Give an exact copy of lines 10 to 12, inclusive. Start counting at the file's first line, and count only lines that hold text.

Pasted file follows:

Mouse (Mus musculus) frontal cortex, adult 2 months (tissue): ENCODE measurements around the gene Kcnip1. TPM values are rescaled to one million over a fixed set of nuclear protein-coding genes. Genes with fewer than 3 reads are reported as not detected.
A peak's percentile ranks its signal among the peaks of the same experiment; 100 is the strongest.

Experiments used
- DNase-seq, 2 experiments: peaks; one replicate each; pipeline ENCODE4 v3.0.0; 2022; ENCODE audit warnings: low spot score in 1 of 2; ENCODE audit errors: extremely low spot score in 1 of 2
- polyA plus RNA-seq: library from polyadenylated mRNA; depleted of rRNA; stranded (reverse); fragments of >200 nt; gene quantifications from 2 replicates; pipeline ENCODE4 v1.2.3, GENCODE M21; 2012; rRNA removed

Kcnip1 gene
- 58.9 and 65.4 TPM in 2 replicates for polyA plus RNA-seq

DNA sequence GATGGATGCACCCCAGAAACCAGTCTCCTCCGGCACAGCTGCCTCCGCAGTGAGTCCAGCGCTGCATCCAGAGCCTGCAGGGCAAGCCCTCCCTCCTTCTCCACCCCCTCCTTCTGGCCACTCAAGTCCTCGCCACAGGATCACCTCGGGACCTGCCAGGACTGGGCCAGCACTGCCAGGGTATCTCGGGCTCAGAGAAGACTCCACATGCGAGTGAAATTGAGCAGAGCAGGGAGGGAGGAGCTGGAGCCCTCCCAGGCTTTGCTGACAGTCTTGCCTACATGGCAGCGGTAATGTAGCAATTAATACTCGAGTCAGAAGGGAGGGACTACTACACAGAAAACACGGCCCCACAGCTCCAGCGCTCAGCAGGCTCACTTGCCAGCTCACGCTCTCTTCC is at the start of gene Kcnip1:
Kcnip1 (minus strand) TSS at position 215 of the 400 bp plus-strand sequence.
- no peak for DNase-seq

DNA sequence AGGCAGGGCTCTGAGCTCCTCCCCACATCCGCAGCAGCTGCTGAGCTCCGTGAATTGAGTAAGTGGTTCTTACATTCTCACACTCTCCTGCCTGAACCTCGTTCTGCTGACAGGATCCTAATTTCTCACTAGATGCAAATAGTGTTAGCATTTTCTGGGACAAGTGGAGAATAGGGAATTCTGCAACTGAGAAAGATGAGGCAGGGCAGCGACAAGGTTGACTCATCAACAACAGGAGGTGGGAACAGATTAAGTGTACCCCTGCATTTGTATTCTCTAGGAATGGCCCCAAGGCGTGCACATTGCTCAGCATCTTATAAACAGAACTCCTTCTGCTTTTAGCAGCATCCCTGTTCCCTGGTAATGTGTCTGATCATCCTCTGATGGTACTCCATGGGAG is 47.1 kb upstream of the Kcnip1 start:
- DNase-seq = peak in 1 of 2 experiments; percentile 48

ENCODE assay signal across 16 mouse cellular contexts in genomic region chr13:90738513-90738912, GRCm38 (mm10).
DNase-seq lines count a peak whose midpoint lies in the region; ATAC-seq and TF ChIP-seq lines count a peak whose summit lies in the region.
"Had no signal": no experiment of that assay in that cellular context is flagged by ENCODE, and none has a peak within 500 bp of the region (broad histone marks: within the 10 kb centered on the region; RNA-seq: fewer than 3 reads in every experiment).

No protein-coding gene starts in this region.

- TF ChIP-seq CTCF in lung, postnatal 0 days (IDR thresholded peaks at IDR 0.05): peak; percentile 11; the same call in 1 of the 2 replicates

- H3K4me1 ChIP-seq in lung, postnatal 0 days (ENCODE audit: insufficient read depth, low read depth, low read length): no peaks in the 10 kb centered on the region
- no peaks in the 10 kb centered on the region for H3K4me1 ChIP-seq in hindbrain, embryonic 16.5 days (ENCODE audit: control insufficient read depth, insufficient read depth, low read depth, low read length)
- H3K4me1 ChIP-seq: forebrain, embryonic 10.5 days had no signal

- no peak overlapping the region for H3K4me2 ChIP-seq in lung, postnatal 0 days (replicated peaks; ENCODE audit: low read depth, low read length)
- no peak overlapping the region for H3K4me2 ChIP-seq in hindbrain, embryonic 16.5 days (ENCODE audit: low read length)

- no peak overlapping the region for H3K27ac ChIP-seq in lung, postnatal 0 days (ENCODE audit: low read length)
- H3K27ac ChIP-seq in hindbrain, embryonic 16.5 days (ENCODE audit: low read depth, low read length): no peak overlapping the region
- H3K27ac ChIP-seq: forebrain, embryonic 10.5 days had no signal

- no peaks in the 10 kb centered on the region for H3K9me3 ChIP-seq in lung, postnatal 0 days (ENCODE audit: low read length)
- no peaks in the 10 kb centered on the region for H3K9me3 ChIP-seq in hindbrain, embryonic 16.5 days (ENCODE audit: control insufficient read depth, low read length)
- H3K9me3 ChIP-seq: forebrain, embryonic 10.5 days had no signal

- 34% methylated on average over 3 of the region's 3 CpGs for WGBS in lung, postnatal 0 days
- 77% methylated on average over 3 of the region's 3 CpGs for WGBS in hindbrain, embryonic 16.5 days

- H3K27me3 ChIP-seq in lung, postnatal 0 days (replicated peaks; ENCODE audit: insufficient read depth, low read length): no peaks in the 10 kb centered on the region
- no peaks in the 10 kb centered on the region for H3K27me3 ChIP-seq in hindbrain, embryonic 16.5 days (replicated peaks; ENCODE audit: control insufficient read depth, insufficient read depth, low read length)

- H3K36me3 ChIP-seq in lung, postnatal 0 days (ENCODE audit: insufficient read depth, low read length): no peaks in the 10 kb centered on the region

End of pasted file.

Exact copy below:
- no peak for DNase-seq

DNA sequence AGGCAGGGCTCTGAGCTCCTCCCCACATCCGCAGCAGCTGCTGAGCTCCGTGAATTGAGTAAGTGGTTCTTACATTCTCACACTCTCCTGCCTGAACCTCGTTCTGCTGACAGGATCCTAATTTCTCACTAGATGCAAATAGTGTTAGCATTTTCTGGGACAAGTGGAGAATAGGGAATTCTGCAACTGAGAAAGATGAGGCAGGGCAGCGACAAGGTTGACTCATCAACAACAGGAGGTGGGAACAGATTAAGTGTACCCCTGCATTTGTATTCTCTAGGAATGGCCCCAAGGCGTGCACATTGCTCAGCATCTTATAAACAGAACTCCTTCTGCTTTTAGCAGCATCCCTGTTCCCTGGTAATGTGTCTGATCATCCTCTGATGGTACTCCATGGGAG is 47.1 kb upstream of the Kcnip1 start:
- DNase-seq = peak in 1 of 2 experiments; percentile 48